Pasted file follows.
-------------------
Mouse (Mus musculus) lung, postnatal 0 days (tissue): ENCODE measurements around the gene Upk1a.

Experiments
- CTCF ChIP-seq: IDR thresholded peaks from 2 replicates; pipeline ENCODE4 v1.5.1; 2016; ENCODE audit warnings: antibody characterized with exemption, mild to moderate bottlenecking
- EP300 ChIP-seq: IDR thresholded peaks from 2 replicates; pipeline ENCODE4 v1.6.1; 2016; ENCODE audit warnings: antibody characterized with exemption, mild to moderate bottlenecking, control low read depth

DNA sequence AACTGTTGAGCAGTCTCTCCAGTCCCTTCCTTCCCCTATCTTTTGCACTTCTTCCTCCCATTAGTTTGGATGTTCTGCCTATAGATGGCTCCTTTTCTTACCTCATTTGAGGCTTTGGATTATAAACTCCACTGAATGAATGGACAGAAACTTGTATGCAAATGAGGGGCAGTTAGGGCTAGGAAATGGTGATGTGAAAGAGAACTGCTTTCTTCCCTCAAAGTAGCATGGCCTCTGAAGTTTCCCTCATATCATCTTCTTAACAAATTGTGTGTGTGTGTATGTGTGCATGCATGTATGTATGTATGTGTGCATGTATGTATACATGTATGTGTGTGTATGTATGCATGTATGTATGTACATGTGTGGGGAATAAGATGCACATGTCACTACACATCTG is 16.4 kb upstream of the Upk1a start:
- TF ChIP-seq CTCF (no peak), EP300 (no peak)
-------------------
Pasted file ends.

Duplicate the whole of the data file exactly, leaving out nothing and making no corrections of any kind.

Mouse (Mus musculus) lung, postnatal 0 days (tissue): ENCODE measurements around the gene Upk1a.

Experiments
- CTCF ChIP-seq: IDR thresholded peaks from 2 replicates; pipeline ENCODE4 v1.5.1; 2016; ENCODE audit warnings: antibody characterized with exemption, mild to moderate bottlenecking
- EP300 ChIP-seq: IDR thresholded peaks from 2 replicates; pipeline ENCODE4 v1.6.1; 2016; ENCODE audit warnings: antibody characterized with exemption, mild to moderate bottlenecking, control low read depth

DNA sequence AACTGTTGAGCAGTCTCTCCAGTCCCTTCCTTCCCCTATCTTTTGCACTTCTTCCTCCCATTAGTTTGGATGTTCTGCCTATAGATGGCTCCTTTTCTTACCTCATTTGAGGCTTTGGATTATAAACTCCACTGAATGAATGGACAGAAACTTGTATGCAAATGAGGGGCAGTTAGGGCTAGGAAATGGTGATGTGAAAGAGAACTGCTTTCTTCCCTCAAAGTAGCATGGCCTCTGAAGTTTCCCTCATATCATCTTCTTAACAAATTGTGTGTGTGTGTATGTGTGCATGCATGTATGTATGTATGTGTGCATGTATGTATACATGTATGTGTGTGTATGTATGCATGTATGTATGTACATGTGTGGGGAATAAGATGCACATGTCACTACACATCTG is 16.4 kb upstream of the Upk1a start:
- TF ChIP-seq CTCF (no peak), EP300 (no peak)